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Conaway hands over land for water project

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Signing the property transfer agreement Tuesday afternoon are, from left, Woodland Mayor Skip Davies; Bob Thomas of Reclamation District 235; Angelo Tsakopoulos, managing partner of the Conaway Preservation Group; Kyriakos Tsakopoulos, president and CEO of the Conaway Preservation Group; and Davis Mayor Joe Krovoza. Sue Cockrell/Enterprise photo

By
From page A1 | December 04, 2013 |

Local, state and federal officials gathered on the shores of the Sacramento River on Tuesday to witness an important step on the road to construction of the Woodland-Davis Clean Water Agency surface water project.

With pen in hand at the ceremonial event, Angelo Tsakopoulos, managing partner of the Conaway Preservation Group, signed over the deed to the riverfront property where the water agency, in partnership with Reclamation District 2035, plans to build the intake facility that will pump a new source of drinking water for both Davis and Woodland.

“This has been a great example of government working at its best,” said Kyriakos Tsakopoulos, president of Conaway Ranch. “Working with the people that finds a solution that meets all of our considerations, again, the environment and clean water for our people.”

The cost of the easement was included in the deal for the Sacramento River water rights that the cities of Davis and Woodland made with Conaway in 2010.

Under that deal, the cities will pay Conaway $2.6 million starting in 2016, with a 2 percent increase annually for the next 24 years, at which point the cities will own the rights permanently. The deal guarantees Davis and Woodland 10,000 acre-feet of water every year.

But the facility won’t pump only drinking water. It also will provide a reliable water supply to the region’s agricultural industry. Further, it will add what environmentalists say is a much-needed fish screen on the Sacramento River.

In fact, it’s largely for those mutual benefits that the water agency and RD 2035 will be able to pay for the $42 million intake facility, which will be constructed in West Sacramento off of County Road 177.

It took a partnership between municipal, agricultural, state and federal stakeholders to devise a project that could provide those benefits, said Woodland Councilman Bill Marble, and that partnership, which so far has been successful in its mission to build this intake facility, should be celebrated.

“Where else in the western United States, perhaps in the entire United States, would you see an agricultural and a municipal intake being joined into one environmentally friendly facility?” he asked. “I challenge you to find that.”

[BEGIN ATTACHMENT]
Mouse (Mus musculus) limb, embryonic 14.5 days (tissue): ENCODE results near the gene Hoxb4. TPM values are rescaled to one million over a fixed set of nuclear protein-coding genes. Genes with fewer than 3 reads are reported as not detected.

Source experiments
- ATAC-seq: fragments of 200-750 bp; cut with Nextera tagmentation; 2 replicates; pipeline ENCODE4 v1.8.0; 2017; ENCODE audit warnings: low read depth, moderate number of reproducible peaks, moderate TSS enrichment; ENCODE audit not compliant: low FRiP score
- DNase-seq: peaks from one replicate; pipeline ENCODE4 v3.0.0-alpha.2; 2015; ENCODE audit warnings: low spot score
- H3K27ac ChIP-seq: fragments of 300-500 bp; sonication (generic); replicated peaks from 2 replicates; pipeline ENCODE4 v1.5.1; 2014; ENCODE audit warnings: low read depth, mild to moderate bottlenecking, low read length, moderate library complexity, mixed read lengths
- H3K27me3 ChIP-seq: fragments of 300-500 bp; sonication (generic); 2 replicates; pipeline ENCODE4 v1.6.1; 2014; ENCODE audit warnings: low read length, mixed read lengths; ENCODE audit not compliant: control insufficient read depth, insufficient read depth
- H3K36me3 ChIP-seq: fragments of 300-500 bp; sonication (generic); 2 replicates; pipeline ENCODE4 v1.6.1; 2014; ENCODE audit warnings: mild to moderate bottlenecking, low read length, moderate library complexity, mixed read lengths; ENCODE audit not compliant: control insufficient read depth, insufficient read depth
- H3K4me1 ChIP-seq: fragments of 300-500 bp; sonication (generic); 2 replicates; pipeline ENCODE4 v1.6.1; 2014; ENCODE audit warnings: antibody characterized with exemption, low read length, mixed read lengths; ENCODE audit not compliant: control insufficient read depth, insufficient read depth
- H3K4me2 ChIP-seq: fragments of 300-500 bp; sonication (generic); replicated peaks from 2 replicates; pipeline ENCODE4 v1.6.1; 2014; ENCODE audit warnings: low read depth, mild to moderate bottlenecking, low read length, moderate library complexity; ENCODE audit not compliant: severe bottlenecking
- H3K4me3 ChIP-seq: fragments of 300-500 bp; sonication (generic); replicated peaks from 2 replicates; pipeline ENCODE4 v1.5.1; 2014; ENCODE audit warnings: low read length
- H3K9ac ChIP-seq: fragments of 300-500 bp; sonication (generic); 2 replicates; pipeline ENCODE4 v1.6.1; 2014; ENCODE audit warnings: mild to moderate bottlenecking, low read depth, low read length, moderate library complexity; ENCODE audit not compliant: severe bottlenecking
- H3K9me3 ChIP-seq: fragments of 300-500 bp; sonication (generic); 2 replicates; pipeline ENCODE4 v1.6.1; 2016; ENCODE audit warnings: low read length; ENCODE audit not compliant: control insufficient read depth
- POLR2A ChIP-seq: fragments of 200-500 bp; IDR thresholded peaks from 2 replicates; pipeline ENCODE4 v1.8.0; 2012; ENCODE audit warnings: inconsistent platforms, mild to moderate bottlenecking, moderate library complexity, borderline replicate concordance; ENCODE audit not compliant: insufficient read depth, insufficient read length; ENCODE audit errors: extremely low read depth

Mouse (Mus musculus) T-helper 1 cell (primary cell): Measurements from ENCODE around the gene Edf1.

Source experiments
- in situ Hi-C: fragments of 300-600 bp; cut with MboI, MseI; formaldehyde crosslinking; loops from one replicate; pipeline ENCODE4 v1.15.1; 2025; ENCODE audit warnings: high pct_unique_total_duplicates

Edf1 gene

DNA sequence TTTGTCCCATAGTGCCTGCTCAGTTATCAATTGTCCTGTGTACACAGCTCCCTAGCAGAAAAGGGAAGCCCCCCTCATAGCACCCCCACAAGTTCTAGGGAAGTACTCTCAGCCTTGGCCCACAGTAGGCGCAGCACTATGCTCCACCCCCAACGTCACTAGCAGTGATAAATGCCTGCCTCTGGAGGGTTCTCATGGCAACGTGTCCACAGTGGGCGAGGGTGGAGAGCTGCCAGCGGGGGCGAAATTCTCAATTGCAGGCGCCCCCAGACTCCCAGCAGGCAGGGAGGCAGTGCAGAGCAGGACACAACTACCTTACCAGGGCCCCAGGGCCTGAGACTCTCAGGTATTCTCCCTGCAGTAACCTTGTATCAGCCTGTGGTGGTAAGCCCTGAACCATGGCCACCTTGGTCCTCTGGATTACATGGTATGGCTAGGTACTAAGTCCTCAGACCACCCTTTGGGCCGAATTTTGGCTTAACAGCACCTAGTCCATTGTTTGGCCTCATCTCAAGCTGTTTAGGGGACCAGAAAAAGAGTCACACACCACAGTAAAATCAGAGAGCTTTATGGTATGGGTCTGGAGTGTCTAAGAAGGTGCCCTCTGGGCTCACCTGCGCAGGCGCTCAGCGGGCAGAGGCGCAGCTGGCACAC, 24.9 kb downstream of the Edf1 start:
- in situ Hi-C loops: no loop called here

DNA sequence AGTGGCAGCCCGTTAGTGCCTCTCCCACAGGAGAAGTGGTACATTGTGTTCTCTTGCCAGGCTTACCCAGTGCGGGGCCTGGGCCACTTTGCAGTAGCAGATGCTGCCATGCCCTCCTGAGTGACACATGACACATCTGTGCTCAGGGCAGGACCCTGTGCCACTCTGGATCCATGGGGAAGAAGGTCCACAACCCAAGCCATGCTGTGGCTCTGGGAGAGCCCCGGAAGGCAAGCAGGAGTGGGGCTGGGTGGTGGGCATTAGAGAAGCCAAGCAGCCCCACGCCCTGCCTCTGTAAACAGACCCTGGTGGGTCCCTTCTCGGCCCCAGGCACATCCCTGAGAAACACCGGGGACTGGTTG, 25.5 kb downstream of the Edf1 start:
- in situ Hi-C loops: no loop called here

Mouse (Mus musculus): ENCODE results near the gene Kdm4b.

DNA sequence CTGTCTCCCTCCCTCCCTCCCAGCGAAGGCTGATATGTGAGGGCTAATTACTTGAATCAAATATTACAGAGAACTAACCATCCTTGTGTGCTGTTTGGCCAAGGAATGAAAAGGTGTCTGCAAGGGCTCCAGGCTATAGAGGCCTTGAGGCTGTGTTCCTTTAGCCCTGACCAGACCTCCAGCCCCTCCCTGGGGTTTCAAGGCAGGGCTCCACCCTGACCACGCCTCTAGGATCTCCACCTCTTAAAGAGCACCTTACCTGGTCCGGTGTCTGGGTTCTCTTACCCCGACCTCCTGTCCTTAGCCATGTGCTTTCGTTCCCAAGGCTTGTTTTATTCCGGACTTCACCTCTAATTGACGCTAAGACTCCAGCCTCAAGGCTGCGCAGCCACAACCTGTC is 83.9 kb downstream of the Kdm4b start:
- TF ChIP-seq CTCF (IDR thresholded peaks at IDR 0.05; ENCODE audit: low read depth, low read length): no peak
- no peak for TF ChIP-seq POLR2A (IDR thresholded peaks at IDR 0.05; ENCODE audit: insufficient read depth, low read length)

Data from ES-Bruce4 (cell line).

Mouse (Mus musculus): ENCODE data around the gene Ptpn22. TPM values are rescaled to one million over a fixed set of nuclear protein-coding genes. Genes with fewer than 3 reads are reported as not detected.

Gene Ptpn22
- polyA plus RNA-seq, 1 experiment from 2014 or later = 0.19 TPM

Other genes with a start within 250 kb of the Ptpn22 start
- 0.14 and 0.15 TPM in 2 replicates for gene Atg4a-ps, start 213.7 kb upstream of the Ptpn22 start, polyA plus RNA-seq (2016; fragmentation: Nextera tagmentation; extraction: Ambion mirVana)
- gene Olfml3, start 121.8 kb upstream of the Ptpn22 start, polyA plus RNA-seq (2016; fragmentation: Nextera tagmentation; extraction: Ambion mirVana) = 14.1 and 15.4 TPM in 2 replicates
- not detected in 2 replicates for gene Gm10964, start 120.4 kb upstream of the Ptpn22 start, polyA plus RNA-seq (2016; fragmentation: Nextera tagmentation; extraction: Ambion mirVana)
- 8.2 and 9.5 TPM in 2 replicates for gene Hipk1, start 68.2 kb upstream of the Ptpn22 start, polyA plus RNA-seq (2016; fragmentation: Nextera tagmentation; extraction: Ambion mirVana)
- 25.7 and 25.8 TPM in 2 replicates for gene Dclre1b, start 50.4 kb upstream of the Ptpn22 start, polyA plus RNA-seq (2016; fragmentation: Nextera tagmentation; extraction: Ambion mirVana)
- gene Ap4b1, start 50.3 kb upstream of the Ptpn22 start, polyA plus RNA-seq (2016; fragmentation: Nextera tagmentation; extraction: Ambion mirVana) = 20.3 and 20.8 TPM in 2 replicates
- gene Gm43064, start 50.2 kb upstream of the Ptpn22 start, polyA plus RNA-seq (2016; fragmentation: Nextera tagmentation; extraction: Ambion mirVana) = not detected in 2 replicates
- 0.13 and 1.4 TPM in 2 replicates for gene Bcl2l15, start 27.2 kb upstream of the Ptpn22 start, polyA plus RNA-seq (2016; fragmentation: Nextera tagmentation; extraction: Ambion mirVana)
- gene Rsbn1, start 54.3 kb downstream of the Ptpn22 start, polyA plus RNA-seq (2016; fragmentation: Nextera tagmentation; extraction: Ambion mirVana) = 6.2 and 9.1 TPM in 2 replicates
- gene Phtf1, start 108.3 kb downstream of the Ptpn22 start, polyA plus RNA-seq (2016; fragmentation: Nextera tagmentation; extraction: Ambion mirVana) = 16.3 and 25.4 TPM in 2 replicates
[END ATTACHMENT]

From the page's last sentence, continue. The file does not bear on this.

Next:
For the past few years, water agency leaders have promised that the funding for the intake would come almost entirely from state and federal sources — agencies that would want to support a project that improves water quality and wildlife habitat.

Because the 100-year-old plant currently operating on the site is the largest unscreened water intake facility north of the Sacramento-San Joaquin Delta, and because of the improved water quality, state and federal agencies pegged the project as a top candidate to receive funding, agency officials have said.

“The environment’s going to benefit, salmon are going to benefit, and tens of thousands of people in the communities of Woodland and Davis are going to benefit from the reliable surface water that’s going to be provided,” said Pablo Arroyave, regional deputy director for the U.S. Bureau of Reclamation.

The U.S. Bureau of Reclamation has promised $16.7 million to the project, half of which it allocated in September 2012. The state is expected to match that total through its Central Valley Project Restoration Fund, which allocates funds to projects that restore habitats for fish and other wildlife.

The state Senate Budget Committee approved $10 million of that overall $16.7 million commitment earlier this year.

“It’ll be one of those things that, over time, people will say: ‘Well what was the controversy about?’ because it will be clean water for many years,” said John Laird, the state’s secretary for natural resources.

State and federal agencies still allocate a total of about $14 million for the intake, otherwise the cities of Davis and Woodland would be on the hook for the remaining cost. Davis and Woodland already must split an $8 million share of the project.

The surface water project as a whole, which will cost Davis $106 million, largely will replace both Davis and Woodland’s ground well drinking water supplies once the system is built and on line in early 2017. The costs of building this new drinking water infrastructure will force water rates in Davis to triple over the next five years.

— Reach Tom Sakash at tsakash@davisenterprise.net or 530-747-8057. Follow him on Twitter at @TomSakash

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Tom Sakash

Tom Sakash covers the city beat for The Davis Enterprise. Reach him at tsakash@davisenterprise.net, (530) 747-8057 or @TomSakash.
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